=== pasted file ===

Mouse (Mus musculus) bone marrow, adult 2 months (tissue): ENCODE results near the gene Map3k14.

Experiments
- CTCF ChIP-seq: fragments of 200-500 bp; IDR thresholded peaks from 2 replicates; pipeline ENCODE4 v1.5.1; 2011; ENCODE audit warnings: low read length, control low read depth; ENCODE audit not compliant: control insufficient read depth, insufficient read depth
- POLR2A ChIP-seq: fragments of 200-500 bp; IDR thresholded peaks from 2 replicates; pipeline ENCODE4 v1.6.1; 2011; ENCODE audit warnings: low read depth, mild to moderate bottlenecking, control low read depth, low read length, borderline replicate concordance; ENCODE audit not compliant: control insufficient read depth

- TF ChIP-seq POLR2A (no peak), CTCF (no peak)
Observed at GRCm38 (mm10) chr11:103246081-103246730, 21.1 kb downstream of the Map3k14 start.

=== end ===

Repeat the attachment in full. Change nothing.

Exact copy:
Mouse (Mus musculus) bone marrow, adult 2 months (tissue): ENCODE results near the gene Map3k14.

Experiments
- CTCF ChIP-seq: fragments of 200-500 bp; IDR thresholded peaks from 2 replicates; pipeline ENCODE4 v1.5.1; 2011; ENCODE audit warnings: low read length, control low read depth; ENCODE audit not compliant: control insufficient read depth, insufficient read depth
- POLR2A ChIP-seq: fragments of 200-500 bp; IDR thresholded peaks from 2 replicates; pipeline ENCODE4 v1.6.1; 2011; ENCODE audit warnings: low read depth, mild to moderate bottlenecking, control low read depth, low read length, borderline replicate concordance; ENCODE audit not compliant: control insufficient read depth

- TF ChIP-seq POLR2A (no peak), CTCF (no peak)
Observed at GRCm38 (mm10) chr11:103246081-103246730, 21.1 kb downstream of the Map3k14 start.